Once upon a time...
If the greening of roofs is something that is found in numerous societies, as we explain below, the same goes for the greening of walls, the use of walls to grow food (vines in particular) being an ancient tradition. With the development of modern technologies (in terms of materials, types of substrates and ways of fixing them vertically, watering techniques) the greening of walls for aesthetic reasons has become an extremely popular feature of both exterior and interior architecture.
Many of Adivet's members operate on this market, and logically the association also covers this technique. This section will soon reflect its importance.
Vegetation long a feature on roofs
The principle of installing plants on roofs is not new: we have all heard of the "Hanging Gardens of Babylon" and we have all seen trees on roofs, as part of "gardens in the air". Those of us who have had the opportunity to visit Scandinavia will sometimes have seen some much surprising examples of traditional houses, with double pitched roofs ... covered in turf; this is what is known as the "Norwegian chalet".
In other traditional societies, in Turkey or Mongolia, or certain Amerindian tribes, the presence, deliberate or accepted, of vegetation on roofs is normal, as it helps to keep interiors cool in summer. And don't forget the thatched cottages in Normandy with irises planted on the roofs…
In 20th century architecture, the roof garden roof has gradually become one of the solutions enabling city-dwellers to maintain a connection with nature. The technical elemnts making up this solution started to be improved in the 1970s, with the arrival on the market of lightweight, root-resistant waterproofing membranes and lightweight compost mixtures.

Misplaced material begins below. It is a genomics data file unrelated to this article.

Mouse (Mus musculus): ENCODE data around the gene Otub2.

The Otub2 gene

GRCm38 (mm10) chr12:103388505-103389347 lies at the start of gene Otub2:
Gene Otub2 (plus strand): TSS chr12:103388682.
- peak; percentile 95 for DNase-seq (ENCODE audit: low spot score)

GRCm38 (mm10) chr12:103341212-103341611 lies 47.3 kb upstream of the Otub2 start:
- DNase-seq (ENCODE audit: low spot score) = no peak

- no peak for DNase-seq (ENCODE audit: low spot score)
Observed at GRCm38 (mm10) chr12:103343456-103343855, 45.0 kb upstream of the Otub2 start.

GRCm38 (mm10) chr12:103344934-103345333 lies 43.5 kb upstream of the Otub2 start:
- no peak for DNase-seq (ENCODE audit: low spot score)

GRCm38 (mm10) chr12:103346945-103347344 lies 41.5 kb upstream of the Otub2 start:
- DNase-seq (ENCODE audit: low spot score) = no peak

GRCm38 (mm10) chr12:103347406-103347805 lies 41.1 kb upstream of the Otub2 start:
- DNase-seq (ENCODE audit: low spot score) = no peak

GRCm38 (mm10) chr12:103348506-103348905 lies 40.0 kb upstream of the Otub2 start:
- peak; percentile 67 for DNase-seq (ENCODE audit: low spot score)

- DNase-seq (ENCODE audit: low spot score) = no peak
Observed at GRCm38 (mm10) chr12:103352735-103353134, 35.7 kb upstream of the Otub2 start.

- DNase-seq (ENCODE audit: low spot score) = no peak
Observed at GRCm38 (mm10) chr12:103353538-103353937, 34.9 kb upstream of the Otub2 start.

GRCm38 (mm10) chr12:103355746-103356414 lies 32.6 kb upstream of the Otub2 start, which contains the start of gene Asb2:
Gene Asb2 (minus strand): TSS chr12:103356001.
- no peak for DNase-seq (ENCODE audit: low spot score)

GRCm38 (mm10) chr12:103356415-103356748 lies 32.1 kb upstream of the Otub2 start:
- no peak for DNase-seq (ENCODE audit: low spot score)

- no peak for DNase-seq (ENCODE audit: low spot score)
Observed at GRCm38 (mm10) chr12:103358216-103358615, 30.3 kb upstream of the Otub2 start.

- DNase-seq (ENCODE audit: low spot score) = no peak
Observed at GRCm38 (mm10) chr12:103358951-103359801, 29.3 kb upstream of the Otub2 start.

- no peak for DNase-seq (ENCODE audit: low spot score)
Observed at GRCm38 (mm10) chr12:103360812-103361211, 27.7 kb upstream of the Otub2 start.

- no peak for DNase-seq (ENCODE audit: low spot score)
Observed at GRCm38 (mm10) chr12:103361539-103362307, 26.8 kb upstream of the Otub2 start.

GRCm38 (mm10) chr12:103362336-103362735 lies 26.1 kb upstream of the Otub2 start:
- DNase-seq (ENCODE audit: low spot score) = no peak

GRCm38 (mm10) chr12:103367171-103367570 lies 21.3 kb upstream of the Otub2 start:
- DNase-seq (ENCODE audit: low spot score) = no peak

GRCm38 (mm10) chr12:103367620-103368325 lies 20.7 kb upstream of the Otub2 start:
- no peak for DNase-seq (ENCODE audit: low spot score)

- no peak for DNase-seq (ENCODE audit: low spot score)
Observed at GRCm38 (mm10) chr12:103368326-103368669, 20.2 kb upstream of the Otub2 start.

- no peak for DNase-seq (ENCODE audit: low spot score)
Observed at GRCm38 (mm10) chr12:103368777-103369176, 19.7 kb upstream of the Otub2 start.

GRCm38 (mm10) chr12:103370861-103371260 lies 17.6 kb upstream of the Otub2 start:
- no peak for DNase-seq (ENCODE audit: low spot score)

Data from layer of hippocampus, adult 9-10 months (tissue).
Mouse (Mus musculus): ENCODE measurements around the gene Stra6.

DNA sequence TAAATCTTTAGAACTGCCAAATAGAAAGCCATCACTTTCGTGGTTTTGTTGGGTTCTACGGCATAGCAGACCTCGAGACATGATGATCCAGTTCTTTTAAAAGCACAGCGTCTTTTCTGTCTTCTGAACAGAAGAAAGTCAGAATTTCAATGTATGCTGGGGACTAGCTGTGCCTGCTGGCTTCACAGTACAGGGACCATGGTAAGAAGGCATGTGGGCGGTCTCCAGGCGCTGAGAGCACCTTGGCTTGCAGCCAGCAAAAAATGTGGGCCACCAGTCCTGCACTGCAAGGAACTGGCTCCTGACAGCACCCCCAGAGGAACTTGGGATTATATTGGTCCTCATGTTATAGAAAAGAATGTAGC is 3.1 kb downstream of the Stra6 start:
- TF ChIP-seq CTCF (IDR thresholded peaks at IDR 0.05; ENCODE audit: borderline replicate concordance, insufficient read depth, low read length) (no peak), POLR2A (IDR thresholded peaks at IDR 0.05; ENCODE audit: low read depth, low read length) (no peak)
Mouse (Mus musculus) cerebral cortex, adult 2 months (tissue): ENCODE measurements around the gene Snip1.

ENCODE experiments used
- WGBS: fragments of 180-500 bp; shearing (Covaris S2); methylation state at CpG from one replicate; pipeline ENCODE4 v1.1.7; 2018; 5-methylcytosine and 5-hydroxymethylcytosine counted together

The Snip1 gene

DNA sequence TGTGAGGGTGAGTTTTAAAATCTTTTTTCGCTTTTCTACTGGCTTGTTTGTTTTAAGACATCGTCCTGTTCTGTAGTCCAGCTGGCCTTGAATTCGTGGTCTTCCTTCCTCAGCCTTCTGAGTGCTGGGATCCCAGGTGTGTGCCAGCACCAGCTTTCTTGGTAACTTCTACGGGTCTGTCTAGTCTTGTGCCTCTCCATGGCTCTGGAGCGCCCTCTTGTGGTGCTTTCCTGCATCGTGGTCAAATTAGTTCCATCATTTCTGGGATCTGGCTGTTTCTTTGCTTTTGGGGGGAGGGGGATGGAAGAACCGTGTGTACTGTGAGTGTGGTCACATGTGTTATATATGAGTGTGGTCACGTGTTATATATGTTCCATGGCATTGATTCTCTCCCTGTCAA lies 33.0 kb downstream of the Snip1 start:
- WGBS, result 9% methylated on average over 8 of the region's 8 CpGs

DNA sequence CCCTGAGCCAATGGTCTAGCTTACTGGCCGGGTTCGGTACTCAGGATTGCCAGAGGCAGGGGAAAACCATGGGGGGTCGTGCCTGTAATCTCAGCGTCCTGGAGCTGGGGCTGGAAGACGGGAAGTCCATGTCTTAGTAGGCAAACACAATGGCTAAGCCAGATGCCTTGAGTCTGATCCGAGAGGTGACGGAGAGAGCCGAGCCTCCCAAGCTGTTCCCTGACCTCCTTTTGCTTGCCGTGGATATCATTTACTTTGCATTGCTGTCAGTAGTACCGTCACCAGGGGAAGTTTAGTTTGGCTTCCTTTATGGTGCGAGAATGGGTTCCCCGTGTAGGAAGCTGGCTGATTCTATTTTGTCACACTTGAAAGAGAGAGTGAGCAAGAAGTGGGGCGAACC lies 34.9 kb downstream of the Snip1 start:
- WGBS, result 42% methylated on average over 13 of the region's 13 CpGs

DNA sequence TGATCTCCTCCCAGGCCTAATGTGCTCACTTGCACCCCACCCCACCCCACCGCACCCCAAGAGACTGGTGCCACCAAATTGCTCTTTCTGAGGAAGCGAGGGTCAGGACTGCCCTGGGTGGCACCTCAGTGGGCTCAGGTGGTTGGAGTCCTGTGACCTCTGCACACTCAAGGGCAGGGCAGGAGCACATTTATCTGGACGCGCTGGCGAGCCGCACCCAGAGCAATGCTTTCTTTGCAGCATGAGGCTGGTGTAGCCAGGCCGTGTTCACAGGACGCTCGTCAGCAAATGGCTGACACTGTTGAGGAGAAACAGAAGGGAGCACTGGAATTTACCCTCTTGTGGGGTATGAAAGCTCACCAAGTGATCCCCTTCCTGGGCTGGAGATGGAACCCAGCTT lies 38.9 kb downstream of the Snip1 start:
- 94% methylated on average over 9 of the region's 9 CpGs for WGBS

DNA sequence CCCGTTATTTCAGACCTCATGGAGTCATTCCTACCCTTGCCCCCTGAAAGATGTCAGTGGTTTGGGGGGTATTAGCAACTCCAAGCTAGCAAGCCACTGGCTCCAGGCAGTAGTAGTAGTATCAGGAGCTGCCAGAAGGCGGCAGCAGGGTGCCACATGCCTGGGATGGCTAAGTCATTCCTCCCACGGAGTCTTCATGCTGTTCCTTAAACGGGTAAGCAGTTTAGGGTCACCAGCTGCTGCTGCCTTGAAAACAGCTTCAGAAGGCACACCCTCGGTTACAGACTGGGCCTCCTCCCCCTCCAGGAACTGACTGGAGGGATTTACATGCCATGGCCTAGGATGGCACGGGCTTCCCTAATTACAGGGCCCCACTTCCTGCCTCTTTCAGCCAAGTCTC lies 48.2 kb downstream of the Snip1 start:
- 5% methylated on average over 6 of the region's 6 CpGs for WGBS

In the middle of the 80s, an innovative new solution saw the light of day in Germany: so-called "extensive roof greening", which caught on very fast in Germany, then in the surrounding countries (with the notable exception of France). By the mid-90s, almost 15% of newly created flat roofs in Germany were green roofs, mainly using this method. This remarkable success was made possible by the support provided by the public authorities (grants given by the Länder and cities in particular) and the adoption of an environmental mindset in German society.
In France, the concept of extensive green roofing made its appearance at the beginning of the 90s, under the impetus of waterproofing manufacturers. It developed very slowly during the 90s, but has been more and more in line with the expectations of French society since 2004, particularly because of the HQE scheme and a concern to take account of environmentally friendly solutions in construction (sustainable development).
In 2007, the second edition of the professional rules for the design and construction of green roofs was co-produced by the Adivet, the CSFE, the UNEP and the SNPPA.